Washington to Write New Chapter in Franchise’s History Book


1932 Boston Braves

On July 23, 2020, after nearly 90 years in existence, Washington’s National Football League franchise announced it would retire its previous nickname and would be called “Washington Football Team” pending the adoption of a new name.

The team received more than 5,000 submissions for a new name within the first week of the announcement and continued to receive thousands of suggestions over the next several months.

Finally, the game plan for a new name in Washington is upon us. After more than a year and a half, the team will unveil and launch its new identity for the fans, the players and the future on Feb. 2. This will kick off the next chapter in Washington football.

Let’s go back to where it all began.

George Preston Marshall, Vincent Bendix, Jay O'Brien and M. Dorland Doyle were awarded a franchise for Boston on July 9, 1932. They originally named the team “Braves” because it used Braves Field, home of the National League baseball team.


Despite the presence of two rookies who would become Hall of Famers – halfback Cliff Battles and tackle Glen “Turk” Edwards – the new team lost money, and Marshall was left as the sole owner at the end of the year.

Marshall decided to move to Fenway Park in July 1933 and changed the name to Boston Redskins.

A bizarre situation occurred in 1936, after Marshall’s team won the NFL’s East Division.

The Redskins were set to host the NFL Championship Game. Unhappy with the fan support in Boston, however, Marshall decided to move the game against Green Bay to the Polo Grounds in New York. Not surprisingly, with their home field advantage taken away, Boston lost the game.

Marshall then moved his team to Washington, D.C., for the 1937 season.

Games were played in Griffith Stadium with the opener, on Sept. 16, 1937, played under flood lights.

That year, Marshall created an official marching band and fight song, both firsts in the National Football League.

That season also saw the debut of future Hall of Famer “Slinging Sammy” Baugh, a quarterback from Texas Christian who literally changed the offensive posture of pro football with his forward passing over a 16-season career.

In their first season in Washington, Baugh and the team won the NFL championship against the Chicago Bears, 28-21, at Wrigley Field in frigid weather.

Washington opted to practice outside in Chicago the day before the game to get used to the weather. The Bears chose to practice indoors. Temperature at kickoff was 15 degrees, and most linemen wore fleece-lined cotton gloves. The ice-coated field made it difficult to run the ball even though both teams wore rubber-soled basketball shoes to gain better traction.

Washington’s rookie quarterback overcame the difficult conditions and threw for 345 yards, including three TD passes in the third quarter, to give his team its first NFL title.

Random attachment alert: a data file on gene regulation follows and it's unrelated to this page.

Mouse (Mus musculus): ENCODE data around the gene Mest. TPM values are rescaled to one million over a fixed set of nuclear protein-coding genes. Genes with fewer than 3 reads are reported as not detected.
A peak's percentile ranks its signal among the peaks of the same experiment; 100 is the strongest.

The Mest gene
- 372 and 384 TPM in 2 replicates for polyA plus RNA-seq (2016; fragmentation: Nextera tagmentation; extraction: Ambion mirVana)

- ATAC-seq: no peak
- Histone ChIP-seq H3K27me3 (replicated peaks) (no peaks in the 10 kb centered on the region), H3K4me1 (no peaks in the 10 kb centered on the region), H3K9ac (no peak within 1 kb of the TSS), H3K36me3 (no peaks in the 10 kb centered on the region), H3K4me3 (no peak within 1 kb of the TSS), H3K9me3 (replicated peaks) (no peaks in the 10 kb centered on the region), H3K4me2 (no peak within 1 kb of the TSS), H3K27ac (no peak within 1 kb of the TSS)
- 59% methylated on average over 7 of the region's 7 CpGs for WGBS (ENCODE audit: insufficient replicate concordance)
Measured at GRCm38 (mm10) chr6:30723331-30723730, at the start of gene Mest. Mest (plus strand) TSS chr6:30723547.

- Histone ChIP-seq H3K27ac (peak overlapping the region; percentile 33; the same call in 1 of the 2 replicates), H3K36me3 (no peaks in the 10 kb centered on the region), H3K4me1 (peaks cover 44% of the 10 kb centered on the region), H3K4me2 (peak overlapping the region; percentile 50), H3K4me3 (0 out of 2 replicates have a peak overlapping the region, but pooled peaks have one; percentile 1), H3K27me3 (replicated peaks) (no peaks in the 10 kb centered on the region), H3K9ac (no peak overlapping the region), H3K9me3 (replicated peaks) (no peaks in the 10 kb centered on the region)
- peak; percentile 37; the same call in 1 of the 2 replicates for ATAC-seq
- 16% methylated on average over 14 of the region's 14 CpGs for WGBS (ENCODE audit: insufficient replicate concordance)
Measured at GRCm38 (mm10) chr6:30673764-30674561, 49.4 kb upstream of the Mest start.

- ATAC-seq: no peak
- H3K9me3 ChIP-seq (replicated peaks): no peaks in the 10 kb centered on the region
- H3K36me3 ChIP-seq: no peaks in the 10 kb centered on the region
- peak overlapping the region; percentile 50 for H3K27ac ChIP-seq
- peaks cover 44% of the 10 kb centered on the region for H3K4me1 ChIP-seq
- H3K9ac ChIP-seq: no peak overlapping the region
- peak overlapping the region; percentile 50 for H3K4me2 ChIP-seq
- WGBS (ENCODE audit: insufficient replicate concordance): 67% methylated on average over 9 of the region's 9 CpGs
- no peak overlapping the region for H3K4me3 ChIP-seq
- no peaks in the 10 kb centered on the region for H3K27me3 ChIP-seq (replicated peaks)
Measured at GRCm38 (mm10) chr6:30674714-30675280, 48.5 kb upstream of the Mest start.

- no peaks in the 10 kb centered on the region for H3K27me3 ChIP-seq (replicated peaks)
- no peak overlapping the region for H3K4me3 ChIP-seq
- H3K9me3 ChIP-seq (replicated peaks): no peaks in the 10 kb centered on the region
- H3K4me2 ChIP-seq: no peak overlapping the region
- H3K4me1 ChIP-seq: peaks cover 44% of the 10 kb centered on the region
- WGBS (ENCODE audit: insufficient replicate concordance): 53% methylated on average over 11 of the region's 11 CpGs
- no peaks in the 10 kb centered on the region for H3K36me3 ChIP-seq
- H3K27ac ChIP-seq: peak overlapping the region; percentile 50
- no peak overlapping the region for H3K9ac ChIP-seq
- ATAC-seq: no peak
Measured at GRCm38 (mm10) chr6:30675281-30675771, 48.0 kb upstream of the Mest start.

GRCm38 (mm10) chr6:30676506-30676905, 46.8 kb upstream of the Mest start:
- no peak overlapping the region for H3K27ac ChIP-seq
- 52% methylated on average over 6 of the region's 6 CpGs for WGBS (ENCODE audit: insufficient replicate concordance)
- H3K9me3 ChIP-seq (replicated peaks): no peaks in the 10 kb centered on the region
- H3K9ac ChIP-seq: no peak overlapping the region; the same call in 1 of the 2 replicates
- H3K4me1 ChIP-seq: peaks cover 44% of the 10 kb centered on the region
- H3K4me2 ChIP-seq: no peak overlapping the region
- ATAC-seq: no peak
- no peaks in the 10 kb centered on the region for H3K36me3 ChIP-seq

Baugh’s favorite target was Hall of Famer Wayne Millner, who totaled 160 yards on nine catches with touchdowns that covered 55 and 78 yards. The Redskins’ defense held their ground late in the game when the Bears twice turned over the ball on downs deep in Washington territory.

Washington would win five NFL East Division titles and NFL championships in 1937 and 1942 during Baugh’s tenure.

For years, Washington embraced being the southernmost NFL franchise. In 1944, the team formed a radio network to broadcast games throughout the southern United States.

By 1950, all Redskins games were televised over a network of southern stations, thus making Washington the first NFL team to have an entire season of televised games.

In 1969, the legendary Vince Lombardi was hired and guided Washington to its first winning record in 15 years. Tragically, he died of cancer before the 1970 season.

Hall of Famer George Allen took over as head coach in 1971 and led Washington to 69 victories, five playoff appearances and the 1972 NFC championship in his seven seasons.

Joe Gibbs, who led the Redskins from 1981 to 1992, ranks as the most successful coach in Redskins history with a 140-65-0 record that produced eight playoff appearances, five division championships and victories in Super Bowls XVII, XXII and XXVI.

He was named NFL Coach of the Year in 1982 and 1983 and elected to the Pro Football Hall of Fame in 1996. Gibbs returned as head coach from 2004-2007.

Through two cities and now five name changes (Boston Braves, Boston Redskins, Washington Redskins, Washington Football Team and this week’s new name), this franchise has 22 longtime members of the franchise enshrined in Canton at the Pro Football Hall of Fame.

The Hall will continue to preserve the great history of this franchise and all its players, coaches and contributors for generations to come.

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Written by: Jon Kendle